Editorial: Students win for free speech


Michael Rowley/Iowa State Daily

Heather Milder, senior in animal ecology and member of NORML ISU, wears the controversial T-shirt at the first NORML meeting Sept. 17

Editorial Board

Students in the Iowa State chapter of the National Organization for the Reform of Marijuana Laws, not only triumphed Friday when they won their court case against Iowa State in the use of Cy on the organization’s T-shirts, but they also represented the importance of upholding the right of free speech among university students.

NORML ISU, a student organization founded in spring 2012 that supports the legalization of marijuana, initially ran into roadblocks in November 2012 when a T-shirt design featured Cy and a marijuana leaf, a design originally approved by the university, was featured in an article in The Des Moines Register. The university received negative feedback, to which it responded by telling the organization it could no longer produce the shirts.

On Feb. 12, 2013, the university approved a different T-shirt design that read “NORML ISU” across the front and “We are NORML” across the back. The university approved another design April 15, 2013, which read “NORML ISU Student Chapter” on the front.

The Trademark Licensing Office rejected a design in June 2013 that stated “NORML ISU Supports Marijuana Legalization” in all capital letters across the front with a picture of a cannabis leaf. On the back, the design read “National Organization to Reform Marijuana Laws” with a smaller cannabis leaf.

According to the Trademark Licensing Office website, art for items or clothing ordered by student organizations should:

  • “Include the group name as registered with Campus Organizations and language to indicate the group is a club or student chapter if not evident from the name
  • Represent the university in a positive manner
  • Not include trademarks or copyright protected material from other entities
  • Not include altered university logos (except vintage Cy and the current athletics Cy, which may be tastefully modified by Sponsored and Affiliated groups to reflect your group’s activities).”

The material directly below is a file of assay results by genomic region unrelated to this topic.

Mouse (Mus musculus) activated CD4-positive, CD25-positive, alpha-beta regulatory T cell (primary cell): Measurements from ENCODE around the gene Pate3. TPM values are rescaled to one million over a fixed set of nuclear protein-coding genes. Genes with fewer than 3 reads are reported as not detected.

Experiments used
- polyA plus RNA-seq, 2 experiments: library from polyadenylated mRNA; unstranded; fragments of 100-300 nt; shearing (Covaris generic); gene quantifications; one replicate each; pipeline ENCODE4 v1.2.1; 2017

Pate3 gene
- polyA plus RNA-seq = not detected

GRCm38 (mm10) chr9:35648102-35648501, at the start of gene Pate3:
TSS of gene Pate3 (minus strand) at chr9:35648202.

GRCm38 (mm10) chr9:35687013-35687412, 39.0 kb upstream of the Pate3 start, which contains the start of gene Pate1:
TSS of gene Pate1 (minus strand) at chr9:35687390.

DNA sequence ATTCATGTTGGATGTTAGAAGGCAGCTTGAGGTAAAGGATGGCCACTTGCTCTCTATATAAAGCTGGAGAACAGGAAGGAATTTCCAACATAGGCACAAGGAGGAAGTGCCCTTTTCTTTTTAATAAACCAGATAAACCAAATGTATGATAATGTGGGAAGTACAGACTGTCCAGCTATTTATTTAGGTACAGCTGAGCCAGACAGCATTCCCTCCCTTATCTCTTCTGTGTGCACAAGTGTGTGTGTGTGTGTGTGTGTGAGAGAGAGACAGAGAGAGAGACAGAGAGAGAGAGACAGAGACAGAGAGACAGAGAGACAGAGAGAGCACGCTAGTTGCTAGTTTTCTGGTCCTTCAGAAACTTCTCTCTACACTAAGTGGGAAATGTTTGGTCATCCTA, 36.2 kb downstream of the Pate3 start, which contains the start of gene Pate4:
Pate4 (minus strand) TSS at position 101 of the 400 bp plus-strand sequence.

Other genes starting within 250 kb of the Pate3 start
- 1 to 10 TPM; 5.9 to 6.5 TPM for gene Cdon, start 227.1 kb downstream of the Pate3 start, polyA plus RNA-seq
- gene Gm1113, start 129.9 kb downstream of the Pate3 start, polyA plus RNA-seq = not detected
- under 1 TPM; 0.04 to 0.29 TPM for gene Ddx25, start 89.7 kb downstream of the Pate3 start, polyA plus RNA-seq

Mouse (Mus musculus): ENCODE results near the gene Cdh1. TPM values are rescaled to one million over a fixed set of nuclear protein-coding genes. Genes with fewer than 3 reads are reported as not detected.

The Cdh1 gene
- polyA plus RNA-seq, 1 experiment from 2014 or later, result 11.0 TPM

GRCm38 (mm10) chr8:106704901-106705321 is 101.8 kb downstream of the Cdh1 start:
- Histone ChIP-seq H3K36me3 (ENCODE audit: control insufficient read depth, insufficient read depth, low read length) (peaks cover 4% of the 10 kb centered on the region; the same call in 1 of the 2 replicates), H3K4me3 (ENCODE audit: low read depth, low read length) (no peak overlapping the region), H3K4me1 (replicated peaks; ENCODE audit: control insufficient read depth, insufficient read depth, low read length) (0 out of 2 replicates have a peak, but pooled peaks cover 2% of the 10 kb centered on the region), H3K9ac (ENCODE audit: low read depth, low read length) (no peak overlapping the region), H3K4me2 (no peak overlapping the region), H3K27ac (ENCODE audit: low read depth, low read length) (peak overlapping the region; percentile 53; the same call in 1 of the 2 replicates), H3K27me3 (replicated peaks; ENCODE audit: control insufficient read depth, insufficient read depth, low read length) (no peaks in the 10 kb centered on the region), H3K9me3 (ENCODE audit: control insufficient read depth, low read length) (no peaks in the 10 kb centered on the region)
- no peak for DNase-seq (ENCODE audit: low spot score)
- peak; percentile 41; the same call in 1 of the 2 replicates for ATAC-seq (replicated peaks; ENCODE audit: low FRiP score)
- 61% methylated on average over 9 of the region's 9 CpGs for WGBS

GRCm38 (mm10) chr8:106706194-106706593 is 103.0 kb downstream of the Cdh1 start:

NORML ISU’s use of Cy followed all of these guidelines. We recognize the university could see Cy leaning on the name “NORML ISU” on the shirt as an issue of “representing the university in a positive manner,” but putting Cy on a shirt doesn’t mean the university as a whole supports legalizing marijuana. It means that particular student organization does.

The university could argue that, according to the Guidelines for University Trademark Use by Student and Campus Organizations, “the University’s name and Marks may not be used in a manner which falsely portrays the University’s mission, services, initiatives and positions.” However, the same section of this portion of the guidelines also states: “The University’s name and marks may not be used to imply support or endorsement of a particular position on matters of public concern, unless the University or one of its units has indeed adopted a position and authorized the use.”

The same policy also states: “These guidelines are not intended to prevent the use of the University’s name (as opposed to Marks) in a factual, critical or descriptive manner. Organizations which have received recognition from a university unit (including recognized, affiliated and sponsored organizations) are permitted to use the name (as opposed to logos and nameplate) to factually indicate their connection to the University.”

The student chapter of NORML was established at Iowa State as an official student organization. The students in that organization should be able to have the same shot at using the trademark as any other student organization on campus.

“Today’s U.S. District Court opinion in the NORML case is disappointing. Iowa State University will consult with the Iowa Attorney General’s Office to determine if the order will be appealed,” University Relations Executive Director John McCarroll said in an email statement Friday afternoon.

Josh Montgomery, an ISU alumnus who founded NORML ISU in 2012, said he was disappointed in the university’s statement on the verdict.

“It’s unfortunate that [McCarroll] would still stand in the face of students’ right to advocate for what they believe in, especially if it is in a civilized manner and within students’ rights for free speech,” Montgomery said.

We couldn’t have said it better ourselves.